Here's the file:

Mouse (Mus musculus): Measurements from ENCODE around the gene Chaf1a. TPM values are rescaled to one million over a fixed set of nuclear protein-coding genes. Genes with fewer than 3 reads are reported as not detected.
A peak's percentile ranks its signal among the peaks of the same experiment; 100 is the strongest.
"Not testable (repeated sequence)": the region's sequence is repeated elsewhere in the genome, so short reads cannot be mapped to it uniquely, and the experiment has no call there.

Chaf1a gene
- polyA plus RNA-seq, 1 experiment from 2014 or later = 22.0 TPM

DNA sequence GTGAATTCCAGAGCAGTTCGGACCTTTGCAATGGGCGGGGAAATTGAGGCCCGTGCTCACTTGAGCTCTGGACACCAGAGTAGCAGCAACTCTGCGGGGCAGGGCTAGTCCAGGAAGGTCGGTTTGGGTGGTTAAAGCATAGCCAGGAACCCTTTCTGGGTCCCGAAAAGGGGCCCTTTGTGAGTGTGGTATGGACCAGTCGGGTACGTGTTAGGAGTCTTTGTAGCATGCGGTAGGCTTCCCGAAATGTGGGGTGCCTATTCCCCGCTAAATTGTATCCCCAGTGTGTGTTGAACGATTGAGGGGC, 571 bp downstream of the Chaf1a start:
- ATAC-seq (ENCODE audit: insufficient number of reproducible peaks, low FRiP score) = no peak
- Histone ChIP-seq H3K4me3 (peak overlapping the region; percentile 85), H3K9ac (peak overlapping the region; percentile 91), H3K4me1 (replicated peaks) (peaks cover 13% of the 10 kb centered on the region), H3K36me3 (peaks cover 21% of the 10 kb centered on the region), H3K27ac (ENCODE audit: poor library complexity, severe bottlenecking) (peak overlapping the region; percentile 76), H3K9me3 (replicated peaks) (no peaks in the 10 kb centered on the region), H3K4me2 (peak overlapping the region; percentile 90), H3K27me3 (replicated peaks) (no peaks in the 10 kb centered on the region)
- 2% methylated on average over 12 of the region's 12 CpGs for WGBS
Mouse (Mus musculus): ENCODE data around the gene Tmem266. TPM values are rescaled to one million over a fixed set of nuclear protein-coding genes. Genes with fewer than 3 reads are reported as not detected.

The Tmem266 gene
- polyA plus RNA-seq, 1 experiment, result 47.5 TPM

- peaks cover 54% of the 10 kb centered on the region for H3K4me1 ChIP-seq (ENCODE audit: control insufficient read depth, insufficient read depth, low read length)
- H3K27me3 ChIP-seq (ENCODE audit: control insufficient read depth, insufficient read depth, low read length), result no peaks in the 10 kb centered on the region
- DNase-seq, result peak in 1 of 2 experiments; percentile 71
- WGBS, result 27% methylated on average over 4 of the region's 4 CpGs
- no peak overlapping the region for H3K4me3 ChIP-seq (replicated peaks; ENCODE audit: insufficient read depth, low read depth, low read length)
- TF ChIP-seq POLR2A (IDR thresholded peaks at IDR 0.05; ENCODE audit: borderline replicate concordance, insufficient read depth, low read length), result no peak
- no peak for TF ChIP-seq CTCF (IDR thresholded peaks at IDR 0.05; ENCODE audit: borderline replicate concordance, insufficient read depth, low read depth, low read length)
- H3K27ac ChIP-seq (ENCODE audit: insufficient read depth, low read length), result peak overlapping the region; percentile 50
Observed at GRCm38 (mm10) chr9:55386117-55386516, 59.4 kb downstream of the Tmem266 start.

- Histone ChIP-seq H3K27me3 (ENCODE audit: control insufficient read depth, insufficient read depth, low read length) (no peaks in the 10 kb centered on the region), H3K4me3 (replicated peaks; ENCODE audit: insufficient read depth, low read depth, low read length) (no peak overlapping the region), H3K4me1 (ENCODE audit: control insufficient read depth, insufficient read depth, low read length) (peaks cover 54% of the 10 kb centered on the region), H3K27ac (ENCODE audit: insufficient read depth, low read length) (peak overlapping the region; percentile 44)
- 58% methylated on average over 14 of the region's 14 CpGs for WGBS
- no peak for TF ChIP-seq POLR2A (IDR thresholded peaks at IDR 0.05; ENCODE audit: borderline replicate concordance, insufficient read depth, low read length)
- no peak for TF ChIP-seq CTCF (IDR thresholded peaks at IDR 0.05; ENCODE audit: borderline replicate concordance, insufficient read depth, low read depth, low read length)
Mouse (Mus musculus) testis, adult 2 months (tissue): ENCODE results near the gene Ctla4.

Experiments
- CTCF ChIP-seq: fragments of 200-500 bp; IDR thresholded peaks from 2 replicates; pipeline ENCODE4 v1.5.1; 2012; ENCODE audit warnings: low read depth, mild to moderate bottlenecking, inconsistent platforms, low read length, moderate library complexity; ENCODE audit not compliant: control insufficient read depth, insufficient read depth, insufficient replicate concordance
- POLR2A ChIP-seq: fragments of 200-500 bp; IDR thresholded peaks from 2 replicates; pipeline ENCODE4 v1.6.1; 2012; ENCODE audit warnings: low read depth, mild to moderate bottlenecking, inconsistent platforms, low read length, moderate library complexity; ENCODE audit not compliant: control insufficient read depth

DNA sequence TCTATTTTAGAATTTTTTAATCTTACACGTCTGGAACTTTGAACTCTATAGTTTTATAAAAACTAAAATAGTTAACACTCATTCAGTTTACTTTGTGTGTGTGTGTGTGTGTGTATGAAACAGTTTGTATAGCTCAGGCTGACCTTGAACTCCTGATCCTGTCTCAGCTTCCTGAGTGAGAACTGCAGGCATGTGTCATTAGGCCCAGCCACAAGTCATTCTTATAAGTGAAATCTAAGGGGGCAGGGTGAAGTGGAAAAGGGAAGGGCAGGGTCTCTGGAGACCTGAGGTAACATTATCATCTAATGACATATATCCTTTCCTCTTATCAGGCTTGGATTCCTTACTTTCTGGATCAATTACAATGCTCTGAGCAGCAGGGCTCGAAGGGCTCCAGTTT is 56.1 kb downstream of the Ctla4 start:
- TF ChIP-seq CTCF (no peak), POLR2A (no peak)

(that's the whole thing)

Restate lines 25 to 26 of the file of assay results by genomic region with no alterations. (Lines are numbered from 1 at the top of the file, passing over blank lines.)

- no peak for TF ChIP-seq CTCF (IDR thresholded peaks at IDR 0.05; ENCODE audit: borderline replicate concordance, insufficient read depth, low read depth, low read length)
Mouse (Mus musculus) testis, adult 2 months (tissue): ENCODE results near the gene Ctla4.